Five Years Later: Remembering the hole in my heart, and the question on my mind

Last night, Dennise and I watched a 911 documentary on CBS. If you haven’t seen it, I highly recommend it. It’s from two French film-makers who, in the summer of 2001 shadowed a FDNY unit in an attempt to tell the story of a “rookie’s coming of age.” But late that summer, on the morning of September 11th, they just happened to be out filming a routine call –a report of a gas leak– when a plane flew overhead, slammed into the World Trade Center, and they found themselves as ground-zero videographers for the worst day in our nation’s history.

The rest of the film chronicles their short two-minute ride to the site, the heroism of the FDNY, and the way they cheated death when the first tower fell, encasing them all in toxic white powder.

It’s riveting footage. And, to my way of thinking, an incredibly appropriate way to honor the heroism of those incredible men and women…and to remember that terrible day.

As I watched the show, I bawled like a baby. I mean bawled. You see, it’s been several years since I saw some of those visual images:
the burning buildings…
the people looking up in disbelief…
the horror of the buildings crumbling to the ground, and people run for their lives in terror…

And, like you probably did today, I remembered back to where I was and what I was doing when I heard the news, and it suddenly all came back. The weekend before 911 had been a good one. I had actually been down in Kerrville at the SWERFA Conference. What a great time that was…hanging out with friends, playing music till early in the morning…

I arrived home and had intended to write some thank you notes to folks, telling them how great it had been to see them. In fact, I was probably going to do that on Tuesday morning. But then, early that morning, Dennise called back home on her way to work. She told me a plane had hit the WTC, and she told me to turn on our TV. Like most of America, I then turned on our TV to see the smoking buildings in a scene that seemed completely surreal.

The idea of planes hitting the buildings was surreal.
The idea that they could collapse to the ground just an hour later was surreal.
The idea that a small group of terrorists could have pulled it off was surreal.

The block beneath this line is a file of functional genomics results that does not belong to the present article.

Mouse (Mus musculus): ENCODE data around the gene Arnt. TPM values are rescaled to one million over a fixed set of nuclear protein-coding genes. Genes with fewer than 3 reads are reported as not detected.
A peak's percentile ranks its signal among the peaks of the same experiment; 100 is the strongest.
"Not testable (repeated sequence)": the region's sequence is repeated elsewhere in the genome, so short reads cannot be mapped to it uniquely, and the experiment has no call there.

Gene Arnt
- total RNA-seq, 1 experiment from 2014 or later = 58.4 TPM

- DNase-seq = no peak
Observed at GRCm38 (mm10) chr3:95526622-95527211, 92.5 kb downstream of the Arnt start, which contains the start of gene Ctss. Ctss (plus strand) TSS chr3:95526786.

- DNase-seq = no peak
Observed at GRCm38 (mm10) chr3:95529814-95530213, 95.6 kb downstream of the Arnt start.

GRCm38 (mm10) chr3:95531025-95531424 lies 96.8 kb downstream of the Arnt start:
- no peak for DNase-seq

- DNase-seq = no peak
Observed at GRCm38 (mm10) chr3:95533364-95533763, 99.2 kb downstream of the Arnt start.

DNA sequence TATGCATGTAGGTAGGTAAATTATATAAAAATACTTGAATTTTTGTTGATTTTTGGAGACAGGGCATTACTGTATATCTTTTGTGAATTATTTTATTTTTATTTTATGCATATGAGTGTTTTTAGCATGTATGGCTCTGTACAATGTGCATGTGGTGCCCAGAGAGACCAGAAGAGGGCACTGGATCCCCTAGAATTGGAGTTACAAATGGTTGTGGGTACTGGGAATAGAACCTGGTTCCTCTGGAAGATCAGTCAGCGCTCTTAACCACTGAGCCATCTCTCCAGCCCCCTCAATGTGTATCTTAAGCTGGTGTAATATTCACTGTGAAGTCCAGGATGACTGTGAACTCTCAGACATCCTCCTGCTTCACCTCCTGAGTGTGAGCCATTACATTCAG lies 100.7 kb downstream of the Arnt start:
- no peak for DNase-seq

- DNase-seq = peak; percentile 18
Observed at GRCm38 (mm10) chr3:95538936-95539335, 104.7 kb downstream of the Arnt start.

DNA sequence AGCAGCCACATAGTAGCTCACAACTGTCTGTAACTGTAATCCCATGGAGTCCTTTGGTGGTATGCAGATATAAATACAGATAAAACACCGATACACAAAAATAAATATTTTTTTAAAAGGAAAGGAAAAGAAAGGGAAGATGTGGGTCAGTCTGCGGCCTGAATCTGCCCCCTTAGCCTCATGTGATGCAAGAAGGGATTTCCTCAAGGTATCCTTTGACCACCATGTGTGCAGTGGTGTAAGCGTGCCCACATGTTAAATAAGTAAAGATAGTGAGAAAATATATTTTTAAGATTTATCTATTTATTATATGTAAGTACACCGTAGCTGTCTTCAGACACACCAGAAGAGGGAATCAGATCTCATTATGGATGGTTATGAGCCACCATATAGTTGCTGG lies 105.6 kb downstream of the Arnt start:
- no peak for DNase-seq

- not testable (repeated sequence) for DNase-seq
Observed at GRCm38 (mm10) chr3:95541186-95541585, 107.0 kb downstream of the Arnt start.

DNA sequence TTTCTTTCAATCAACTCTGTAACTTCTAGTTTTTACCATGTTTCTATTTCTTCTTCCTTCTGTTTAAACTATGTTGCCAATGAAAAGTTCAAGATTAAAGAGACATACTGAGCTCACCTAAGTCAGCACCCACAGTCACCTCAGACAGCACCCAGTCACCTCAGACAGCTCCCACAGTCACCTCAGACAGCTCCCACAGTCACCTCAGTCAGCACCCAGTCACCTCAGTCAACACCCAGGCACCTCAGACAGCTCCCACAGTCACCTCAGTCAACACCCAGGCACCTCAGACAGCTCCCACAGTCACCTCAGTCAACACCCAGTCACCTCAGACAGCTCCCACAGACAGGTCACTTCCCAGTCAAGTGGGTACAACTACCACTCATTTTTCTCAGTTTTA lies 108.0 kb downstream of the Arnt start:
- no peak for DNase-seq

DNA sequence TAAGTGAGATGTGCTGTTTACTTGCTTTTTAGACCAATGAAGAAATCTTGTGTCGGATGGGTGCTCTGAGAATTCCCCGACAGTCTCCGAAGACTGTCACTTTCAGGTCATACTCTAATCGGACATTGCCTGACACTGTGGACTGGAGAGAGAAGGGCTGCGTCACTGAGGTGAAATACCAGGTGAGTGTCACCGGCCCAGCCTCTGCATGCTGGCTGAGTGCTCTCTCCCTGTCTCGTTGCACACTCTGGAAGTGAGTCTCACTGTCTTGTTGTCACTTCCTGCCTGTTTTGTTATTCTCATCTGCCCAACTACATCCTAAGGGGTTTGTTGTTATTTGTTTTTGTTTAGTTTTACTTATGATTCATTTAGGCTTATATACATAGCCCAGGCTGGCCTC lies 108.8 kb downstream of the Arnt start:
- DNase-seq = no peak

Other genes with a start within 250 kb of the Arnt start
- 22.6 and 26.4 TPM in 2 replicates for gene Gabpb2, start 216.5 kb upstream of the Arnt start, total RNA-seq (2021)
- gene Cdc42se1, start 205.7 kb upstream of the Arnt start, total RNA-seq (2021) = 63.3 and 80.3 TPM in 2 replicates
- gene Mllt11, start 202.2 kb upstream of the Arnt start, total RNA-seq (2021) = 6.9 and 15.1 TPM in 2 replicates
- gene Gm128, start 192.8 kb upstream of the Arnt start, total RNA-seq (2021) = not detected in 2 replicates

There was just nothing about that day that seemed real.

But it was. It was all-too horribly real. And, like me, you probably cried off and on for weeks. Someone has put up Jon Stewart’s first post-911 monologue. Somewhere between 911 and now, I became a huge Jon Stewart fan. Until today, I’d never seen this monologue before. And somehow, seeing a guy who excels at comedy having a hard time making jokes and speaking from his heart, reminded me how broken-open my heart was during that time:

Doesn’t that bring it all back for you too?

Of course, no matter where you were in America those next few days, surreality followed you. Those of us who live in big cities walked outside to empty skies for almost a week. Almost nobody got any work done for days. We were all glued to cable TV networks, searching for some sense of something that made …well, sense…

…maybe a survivor would be found
…maybe we would find who had done this
…maybe we would find an answer to the question why.

But as the months passed and the “pile” of debris was removed, a just-as-gaping “hole” was created in our souls. No matter how deeply those first-responders dug, they only turned up dust. And now, five years later, we continue to sift through the dust of that day, and we continue to find nothing but emptiness.

And the mastermind behind it all is still walking around a free man today. And as I remember 911, I cannot help but remember this too. So, while I remember five-years-ago, I also have one question. It’s a question I ask on this blog a lot because, to me, it’s the hanging chad of the entire 911-experience:

Where is Osama Bin Laden?

So-called experts say he’s no longer a threat.
The President told us a few years back that he really didn’t think about him much anymore.
The CIA unit, put together to hunt him down, has been dismantled.
Pakistan has cut a deal with the tribal warlords who are believed to be sheltering him to keep their troops out….effectively creating a buffer zone where he can operate with impunity.
And WE? We apparently haven’t even blinked an eye about any of this.

I just don’t get it. I really don’t.

Look, I don’t care if Bin Laden never launches another attack again. I don’t care if he is so isolated that he can’t harm a field mouse. I don’t care if he’s living in a cave, eating cockroaches, and drinking his own urine.

The point is, he’s the greatest mass murderer of our time. The point is, he’s directly responsible for the greatest terrorist attack in our country’s history. The point is that, if justice has any meaning at all, he deserves to be brought to it.